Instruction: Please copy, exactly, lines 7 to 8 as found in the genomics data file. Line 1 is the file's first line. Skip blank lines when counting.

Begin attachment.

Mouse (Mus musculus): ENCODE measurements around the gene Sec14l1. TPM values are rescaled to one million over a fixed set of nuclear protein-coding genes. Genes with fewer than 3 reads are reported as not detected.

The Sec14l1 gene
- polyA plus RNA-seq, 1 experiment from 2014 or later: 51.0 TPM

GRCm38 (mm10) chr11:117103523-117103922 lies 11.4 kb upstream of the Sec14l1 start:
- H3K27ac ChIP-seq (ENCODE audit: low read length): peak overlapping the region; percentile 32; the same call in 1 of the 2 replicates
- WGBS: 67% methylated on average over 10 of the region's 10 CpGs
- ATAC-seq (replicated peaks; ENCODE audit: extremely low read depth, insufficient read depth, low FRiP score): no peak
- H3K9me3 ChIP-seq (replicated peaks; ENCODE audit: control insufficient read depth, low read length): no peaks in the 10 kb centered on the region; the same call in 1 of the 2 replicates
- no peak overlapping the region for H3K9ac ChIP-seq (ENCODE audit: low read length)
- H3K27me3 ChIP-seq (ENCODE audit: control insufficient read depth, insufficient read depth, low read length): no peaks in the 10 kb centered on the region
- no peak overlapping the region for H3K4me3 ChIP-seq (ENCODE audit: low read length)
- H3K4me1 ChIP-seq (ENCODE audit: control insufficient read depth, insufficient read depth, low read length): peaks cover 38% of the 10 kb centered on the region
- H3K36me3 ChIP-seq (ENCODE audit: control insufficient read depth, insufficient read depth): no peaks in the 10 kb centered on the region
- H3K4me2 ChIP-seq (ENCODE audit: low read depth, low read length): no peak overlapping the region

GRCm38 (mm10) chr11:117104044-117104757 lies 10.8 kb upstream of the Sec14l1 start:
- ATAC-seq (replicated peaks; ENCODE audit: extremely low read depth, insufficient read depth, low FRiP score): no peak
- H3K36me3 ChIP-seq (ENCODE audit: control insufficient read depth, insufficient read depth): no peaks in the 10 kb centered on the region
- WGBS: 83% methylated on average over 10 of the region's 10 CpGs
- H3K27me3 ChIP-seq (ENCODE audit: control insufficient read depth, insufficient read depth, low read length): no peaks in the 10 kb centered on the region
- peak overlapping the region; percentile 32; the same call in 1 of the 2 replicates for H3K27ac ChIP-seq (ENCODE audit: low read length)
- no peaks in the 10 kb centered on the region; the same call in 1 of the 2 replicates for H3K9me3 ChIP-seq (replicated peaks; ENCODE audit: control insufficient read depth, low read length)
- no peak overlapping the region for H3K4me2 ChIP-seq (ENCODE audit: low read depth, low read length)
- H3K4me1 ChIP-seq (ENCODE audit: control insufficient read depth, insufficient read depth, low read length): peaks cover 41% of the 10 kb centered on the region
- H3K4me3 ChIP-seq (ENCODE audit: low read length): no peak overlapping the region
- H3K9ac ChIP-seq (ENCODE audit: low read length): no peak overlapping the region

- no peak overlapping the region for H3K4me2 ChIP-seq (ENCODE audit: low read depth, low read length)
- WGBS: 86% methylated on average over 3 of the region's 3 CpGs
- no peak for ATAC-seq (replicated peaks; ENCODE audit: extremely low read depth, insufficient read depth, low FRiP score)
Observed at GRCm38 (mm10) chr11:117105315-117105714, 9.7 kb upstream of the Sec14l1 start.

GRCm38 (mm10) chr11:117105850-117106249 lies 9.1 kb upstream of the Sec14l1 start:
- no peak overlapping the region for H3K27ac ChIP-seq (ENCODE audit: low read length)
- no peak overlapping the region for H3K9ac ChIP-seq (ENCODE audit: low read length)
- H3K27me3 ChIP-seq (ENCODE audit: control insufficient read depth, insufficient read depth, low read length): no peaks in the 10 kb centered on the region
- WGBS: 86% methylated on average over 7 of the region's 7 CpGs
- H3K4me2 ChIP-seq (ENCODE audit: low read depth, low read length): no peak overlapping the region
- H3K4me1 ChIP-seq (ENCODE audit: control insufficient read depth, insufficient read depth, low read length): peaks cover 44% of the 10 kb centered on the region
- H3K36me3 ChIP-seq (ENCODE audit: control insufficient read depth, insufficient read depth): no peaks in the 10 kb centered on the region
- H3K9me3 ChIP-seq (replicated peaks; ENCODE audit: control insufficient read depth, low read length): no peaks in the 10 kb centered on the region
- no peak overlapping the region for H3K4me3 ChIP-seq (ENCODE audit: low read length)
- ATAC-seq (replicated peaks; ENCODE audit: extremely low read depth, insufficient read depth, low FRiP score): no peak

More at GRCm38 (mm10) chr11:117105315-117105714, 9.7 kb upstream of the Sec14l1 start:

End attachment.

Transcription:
- ATAC-seq (replicated peaks; ENCODE audit: extremely low read depth, insufficient read depth, low FRiP score): no peak
- H3K9me3 ChIP-seq (replicated peaks; ENCODE audit: control insufficient read depth, low read length): no peaks in the 10 kb centered on the region; the same call in 1 of the 2 replicates